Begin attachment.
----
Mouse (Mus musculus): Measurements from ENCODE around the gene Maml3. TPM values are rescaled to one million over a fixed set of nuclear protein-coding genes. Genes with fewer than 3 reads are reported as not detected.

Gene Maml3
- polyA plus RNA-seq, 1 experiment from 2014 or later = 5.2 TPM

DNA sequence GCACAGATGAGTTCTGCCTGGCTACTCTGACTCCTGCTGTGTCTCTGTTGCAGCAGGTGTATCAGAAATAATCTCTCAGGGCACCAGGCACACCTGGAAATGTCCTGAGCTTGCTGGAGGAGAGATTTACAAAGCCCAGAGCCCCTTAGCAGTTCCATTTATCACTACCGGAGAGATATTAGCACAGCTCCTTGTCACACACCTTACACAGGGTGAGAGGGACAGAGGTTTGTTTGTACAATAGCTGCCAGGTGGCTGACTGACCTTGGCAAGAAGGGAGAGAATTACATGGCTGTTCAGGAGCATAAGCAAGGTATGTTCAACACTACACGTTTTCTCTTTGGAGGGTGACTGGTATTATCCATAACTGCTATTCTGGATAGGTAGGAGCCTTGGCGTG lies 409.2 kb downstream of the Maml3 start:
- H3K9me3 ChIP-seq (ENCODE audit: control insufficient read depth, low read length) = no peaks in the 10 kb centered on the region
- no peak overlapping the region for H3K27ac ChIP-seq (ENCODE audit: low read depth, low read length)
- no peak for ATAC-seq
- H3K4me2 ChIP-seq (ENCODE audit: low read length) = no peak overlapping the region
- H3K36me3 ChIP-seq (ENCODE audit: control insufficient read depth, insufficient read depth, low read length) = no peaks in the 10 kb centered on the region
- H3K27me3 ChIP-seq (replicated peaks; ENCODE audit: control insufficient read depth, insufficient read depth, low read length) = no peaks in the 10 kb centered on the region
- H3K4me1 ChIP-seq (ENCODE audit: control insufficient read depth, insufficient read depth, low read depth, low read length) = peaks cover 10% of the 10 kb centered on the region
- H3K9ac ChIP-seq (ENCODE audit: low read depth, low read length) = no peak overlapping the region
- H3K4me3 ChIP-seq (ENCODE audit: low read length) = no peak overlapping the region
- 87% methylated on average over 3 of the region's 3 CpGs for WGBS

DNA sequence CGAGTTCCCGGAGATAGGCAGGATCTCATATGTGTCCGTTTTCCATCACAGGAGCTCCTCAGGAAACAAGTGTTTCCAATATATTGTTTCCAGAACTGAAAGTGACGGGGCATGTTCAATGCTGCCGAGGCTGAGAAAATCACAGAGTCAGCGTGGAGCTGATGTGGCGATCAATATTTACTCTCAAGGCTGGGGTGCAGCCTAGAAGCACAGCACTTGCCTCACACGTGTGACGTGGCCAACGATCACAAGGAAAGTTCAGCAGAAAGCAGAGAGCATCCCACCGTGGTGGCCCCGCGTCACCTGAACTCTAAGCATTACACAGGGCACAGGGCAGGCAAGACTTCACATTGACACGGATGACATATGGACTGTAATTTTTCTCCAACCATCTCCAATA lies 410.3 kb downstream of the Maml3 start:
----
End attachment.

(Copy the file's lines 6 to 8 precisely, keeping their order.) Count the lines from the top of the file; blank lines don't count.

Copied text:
- no peak overlapping the region for H3K27ac ChIP-seq (ENCODE audit: low read depth, low read length)
- no peak for ATAC-seq
- H3K4me2 ChIP-seq (ENCODE audit: low read length) = no peak overlapping the region